Dinner at the Carsons doesn’t go smoothly. Mrs. Hughes forgets the lemons at Downton Abbey. And they don’t have horseradish and sour cream. Carson feels it would be disloyal to enjoy wine since Robert must go without alcohol.

At the dowager’s, Isobel hasn’t revealed what she knows about the hospital, but does confide in Violet that Miss Cruikshank is engaged to Larry and has invited Isobel to the wedding.  “As you imagine, I was amazed,” she confesses.

As Daisy and Mr. Moseley prepare for their written exams, Mrs. Patmore  decides to make lunch for Daisy, Mr. Moseley and Mr. Mason. Mr. Mason drops by with fresh vegetables for Mrs. Patmore. Daisy is angered by this in a way that makes it plain to all that she doesn’t want Mr. Mason being friendly with Mrs. Patmore. The staff is also preparing for the open house.

It is decided that Edith, Cora and  Mary will serve as guides, taking groups of ten through the rooms. Tom will take tickets. The home will be open for a total of nine hours. The threesome prove to be woefully inadequate. They can’t answer the questions about their home, but it appears Mr. Molesley might know some things. Mr. Molesley also witnesses the dowager coming and confronting Cora about being asked to step down while Cora is being asked to take over as president. Keeping secrets has its drawbacks. One is hurt feelings.

Molesley tells the people downstairs about the confrontation. Mr. Molesley also comes upon a little boy who has shaken free of his parents authority and made his way to Lord Grantham’s bedroom.  Possibly, he heard Violet confronting Robert.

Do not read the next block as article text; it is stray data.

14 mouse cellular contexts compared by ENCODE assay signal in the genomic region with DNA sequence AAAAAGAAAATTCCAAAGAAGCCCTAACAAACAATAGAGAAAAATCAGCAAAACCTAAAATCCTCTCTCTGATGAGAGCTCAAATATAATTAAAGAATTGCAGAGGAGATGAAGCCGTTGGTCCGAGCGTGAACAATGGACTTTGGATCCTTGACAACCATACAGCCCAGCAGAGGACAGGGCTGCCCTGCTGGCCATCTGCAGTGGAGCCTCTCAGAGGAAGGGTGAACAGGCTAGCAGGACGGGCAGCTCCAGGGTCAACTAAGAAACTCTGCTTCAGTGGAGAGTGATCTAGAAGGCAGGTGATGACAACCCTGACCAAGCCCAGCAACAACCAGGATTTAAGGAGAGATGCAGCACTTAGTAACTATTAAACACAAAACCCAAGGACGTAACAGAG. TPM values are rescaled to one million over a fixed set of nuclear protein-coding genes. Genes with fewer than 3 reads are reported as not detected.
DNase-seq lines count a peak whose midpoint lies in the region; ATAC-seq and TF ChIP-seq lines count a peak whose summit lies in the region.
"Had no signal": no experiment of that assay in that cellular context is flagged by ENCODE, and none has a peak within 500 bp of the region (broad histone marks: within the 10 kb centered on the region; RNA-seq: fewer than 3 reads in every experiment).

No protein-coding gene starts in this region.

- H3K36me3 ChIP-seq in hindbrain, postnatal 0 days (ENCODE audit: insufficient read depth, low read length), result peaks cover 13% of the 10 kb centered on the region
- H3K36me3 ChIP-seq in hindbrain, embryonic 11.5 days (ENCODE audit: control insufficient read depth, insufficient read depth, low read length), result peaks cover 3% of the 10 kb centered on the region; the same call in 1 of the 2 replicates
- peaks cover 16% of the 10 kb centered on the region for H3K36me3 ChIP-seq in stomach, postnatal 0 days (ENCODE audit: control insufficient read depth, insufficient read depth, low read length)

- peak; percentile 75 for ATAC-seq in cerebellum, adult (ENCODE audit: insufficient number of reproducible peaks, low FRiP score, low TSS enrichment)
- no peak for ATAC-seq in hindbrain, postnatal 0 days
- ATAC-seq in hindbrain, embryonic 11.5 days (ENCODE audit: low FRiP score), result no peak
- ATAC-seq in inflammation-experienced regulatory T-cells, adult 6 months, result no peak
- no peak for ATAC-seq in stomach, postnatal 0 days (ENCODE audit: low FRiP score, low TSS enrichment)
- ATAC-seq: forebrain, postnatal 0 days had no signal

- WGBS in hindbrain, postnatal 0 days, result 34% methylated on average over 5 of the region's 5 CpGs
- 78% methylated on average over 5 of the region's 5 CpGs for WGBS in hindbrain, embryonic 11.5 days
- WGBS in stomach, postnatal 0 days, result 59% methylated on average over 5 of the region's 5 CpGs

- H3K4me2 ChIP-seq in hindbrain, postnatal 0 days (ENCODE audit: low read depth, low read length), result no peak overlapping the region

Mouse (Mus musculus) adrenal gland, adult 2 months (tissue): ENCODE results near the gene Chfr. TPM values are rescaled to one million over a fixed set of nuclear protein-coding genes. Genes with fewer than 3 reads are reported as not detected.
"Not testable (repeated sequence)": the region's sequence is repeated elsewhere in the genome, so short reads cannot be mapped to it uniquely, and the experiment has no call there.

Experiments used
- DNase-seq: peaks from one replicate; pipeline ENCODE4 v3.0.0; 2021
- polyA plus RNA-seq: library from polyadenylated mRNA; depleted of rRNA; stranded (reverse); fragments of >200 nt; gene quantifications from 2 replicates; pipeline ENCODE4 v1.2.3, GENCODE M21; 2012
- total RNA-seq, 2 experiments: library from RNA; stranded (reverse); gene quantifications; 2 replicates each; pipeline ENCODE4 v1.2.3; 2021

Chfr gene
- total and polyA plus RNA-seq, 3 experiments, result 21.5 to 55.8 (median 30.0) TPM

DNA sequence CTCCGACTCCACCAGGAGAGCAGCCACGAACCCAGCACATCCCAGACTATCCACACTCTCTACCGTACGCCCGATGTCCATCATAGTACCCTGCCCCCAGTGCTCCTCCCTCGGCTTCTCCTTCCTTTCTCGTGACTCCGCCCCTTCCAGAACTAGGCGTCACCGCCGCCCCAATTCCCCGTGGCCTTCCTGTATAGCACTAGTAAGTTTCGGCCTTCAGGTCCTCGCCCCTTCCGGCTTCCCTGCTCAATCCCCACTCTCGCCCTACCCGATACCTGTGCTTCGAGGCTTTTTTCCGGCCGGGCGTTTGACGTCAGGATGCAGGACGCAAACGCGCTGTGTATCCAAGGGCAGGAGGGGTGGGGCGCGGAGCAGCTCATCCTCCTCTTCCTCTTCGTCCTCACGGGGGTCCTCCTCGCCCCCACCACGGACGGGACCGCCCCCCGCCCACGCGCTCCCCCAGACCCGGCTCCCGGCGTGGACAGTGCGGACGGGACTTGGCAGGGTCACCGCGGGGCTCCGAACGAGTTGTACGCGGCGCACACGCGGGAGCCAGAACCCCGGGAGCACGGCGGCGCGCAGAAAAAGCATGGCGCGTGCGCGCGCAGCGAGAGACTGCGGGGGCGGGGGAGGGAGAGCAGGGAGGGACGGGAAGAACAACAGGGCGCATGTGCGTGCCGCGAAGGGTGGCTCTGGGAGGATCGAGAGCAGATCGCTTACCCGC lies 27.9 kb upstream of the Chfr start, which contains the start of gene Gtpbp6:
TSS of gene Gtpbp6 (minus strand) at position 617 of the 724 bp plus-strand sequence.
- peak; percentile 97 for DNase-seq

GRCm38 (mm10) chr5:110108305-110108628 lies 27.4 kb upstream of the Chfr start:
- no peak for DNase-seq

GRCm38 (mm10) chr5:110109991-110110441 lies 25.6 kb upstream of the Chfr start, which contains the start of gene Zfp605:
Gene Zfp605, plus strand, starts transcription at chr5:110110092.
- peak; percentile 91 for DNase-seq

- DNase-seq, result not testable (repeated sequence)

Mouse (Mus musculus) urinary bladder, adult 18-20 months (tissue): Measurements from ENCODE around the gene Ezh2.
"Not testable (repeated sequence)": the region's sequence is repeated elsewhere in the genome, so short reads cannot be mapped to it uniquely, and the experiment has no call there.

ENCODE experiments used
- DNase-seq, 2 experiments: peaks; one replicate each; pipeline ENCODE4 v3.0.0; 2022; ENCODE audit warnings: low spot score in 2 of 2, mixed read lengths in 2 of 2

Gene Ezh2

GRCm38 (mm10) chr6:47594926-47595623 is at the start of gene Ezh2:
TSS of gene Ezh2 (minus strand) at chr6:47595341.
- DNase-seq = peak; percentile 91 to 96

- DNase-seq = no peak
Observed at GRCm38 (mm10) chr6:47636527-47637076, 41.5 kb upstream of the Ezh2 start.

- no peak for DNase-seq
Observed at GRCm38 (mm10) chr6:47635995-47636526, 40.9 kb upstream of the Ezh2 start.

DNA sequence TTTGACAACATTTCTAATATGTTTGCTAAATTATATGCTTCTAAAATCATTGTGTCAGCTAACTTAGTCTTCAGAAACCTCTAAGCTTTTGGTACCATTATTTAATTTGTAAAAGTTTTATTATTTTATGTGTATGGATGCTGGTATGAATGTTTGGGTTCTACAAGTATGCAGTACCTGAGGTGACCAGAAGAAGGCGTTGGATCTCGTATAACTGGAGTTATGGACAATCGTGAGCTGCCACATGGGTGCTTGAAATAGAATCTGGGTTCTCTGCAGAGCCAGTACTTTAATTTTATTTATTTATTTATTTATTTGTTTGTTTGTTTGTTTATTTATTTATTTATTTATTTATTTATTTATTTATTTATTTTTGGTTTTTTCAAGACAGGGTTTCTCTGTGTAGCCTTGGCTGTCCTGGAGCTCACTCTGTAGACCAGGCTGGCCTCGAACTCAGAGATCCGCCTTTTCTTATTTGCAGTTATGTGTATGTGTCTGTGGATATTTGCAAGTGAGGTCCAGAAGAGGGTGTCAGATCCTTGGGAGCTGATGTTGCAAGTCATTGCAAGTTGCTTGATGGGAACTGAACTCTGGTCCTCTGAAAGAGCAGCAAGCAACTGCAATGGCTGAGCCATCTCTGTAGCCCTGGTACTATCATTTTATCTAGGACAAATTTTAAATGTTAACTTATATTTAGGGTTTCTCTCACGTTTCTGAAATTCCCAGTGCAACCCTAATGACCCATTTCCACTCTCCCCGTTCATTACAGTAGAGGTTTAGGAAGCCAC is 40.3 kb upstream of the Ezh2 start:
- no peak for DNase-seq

Speaking to Robert in his bedroom, Violet wishes that Neville Chamberlain had said something, but Robert says, “He was never going to say a word, The truth is, Mama, officialdom doesn’t care what we think any more. Our influence is finished.” That isn’t entirely true as we’ll see later and anyone who lived through the public ardor for Princess Diana can attest.

Violet comments,  “I am sick and tired of logic! If I could choose between principle and logic, I’d take principle every time! Just tell Cora I do not wish to see her face until I’m used to having a traitor in the family!”

After Violet leaves, the little boy enters the room and  asks “Why is she in such a tizzy?”

“Well, you know mothers. They get terribly wrought up about things.” Robert asks,  “May I ask what you’re doing here?”

The little boy explains,  “I come to see your house with my mum and dad.” He asks, “Why is it so big, your house?”  because it doesn’t seem “comfy” to him.

Robert explains it was the way they used to manage things and “But you know how it is. You like what you’re used to.”

Molesley interrupts and calls the lad, “Cheeky rascal!”

Robert is more forgiving and says, “Let him go. No harm done.”

Molesley asks, “Are you sure, My Lord? Shouldn’t we shake out his pockets?”

Robert is amused and comments, “I don’t think so. He was more of a philosopher than a thief.”

Now the night before, Mr. Carson saw Andy leaving Barrow’s room and Andy gave a vague explanation about borrowing a book, but he had no book in his hand. Now this evening,  Mrs. Patmore also tells Carson what she heard: Andy and Barrow arranging to meet in Barrow’s room.